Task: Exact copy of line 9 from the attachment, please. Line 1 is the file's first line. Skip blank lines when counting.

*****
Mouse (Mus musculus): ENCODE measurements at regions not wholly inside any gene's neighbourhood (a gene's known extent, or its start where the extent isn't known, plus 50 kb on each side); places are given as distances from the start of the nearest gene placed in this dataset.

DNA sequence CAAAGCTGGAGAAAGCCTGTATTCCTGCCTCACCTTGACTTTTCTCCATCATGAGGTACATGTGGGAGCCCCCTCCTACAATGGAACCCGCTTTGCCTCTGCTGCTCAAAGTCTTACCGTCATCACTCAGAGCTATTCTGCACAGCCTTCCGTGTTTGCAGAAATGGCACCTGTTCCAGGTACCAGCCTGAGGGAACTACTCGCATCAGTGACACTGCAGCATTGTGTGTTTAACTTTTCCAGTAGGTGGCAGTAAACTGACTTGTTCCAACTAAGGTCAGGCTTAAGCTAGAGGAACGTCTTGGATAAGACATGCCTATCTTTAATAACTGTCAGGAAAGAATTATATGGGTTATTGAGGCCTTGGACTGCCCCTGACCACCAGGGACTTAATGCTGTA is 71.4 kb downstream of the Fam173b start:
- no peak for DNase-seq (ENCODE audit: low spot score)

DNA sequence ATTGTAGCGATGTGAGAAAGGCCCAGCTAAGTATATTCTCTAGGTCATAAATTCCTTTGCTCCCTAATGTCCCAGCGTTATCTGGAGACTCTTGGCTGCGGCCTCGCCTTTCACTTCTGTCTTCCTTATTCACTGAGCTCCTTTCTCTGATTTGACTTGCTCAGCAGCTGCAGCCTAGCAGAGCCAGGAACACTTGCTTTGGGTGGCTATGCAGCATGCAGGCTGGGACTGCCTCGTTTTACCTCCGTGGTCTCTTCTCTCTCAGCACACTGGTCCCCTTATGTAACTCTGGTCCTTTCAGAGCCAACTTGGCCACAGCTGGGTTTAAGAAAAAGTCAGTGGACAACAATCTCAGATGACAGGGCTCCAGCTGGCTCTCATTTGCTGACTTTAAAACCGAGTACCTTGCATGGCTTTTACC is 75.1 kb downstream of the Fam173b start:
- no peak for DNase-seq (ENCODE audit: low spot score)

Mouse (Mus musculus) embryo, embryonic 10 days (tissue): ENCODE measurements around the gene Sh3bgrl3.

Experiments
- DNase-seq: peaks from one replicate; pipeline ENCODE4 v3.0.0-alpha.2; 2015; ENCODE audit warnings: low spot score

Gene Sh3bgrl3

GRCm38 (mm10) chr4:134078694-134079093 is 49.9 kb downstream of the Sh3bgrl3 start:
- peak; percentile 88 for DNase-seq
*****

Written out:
Gene Sh3bgrl3